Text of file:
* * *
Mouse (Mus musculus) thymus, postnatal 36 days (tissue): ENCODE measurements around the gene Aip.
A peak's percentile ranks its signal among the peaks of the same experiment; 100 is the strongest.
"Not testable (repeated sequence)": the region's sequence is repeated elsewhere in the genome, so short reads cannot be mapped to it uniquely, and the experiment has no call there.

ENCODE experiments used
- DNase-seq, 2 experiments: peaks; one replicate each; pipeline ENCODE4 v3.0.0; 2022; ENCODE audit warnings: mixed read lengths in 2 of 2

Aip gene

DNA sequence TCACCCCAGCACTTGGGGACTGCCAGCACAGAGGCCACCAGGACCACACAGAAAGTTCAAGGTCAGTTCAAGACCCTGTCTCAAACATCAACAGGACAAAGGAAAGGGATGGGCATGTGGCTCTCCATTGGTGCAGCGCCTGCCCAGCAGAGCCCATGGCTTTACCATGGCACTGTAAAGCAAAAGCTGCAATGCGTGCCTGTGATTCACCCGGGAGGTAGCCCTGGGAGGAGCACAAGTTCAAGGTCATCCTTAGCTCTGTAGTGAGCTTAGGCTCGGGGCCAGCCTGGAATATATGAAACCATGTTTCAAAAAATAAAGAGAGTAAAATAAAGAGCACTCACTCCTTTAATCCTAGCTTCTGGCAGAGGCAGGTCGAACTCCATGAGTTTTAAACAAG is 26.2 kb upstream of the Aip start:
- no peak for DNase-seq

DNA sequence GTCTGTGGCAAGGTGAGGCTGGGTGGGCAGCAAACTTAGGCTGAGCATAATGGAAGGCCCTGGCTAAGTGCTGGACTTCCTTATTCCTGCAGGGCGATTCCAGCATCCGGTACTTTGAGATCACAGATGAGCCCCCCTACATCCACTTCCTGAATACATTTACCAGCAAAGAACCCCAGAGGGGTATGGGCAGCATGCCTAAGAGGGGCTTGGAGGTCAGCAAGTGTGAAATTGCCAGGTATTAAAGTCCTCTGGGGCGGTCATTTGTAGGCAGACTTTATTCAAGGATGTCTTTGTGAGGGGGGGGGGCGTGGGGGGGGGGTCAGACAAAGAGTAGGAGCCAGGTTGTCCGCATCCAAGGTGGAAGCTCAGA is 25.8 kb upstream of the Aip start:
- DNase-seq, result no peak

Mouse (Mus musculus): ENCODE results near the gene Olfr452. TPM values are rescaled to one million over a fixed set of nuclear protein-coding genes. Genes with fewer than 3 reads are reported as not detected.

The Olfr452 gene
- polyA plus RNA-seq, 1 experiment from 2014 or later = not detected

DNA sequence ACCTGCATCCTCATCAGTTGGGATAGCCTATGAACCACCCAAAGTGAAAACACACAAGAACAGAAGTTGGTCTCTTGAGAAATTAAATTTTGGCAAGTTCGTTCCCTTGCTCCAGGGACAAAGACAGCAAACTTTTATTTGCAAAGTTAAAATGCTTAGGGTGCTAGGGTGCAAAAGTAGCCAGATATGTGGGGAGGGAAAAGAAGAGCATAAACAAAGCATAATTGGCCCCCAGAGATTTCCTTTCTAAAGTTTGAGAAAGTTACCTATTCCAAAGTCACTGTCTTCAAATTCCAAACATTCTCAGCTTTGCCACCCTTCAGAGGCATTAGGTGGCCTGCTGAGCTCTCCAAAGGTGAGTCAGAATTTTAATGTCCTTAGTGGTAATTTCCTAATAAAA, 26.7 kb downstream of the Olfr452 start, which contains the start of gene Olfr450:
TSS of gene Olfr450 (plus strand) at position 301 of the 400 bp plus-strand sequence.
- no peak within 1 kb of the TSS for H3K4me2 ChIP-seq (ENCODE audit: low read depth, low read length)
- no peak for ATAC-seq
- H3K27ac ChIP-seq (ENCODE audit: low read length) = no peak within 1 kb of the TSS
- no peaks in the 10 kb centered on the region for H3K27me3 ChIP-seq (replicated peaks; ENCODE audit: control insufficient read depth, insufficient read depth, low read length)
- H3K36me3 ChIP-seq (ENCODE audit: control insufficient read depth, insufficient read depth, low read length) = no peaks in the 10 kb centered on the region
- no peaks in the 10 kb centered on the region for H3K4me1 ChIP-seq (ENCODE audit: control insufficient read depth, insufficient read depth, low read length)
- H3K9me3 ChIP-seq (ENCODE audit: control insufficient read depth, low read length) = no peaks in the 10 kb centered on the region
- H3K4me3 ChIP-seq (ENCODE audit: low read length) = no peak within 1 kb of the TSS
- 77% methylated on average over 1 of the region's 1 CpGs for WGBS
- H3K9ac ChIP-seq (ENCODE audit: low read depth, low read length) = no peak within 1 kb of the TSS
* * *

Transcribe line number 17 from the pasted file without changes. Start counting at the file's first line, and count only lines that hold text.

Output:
- no peak for ATAC-seq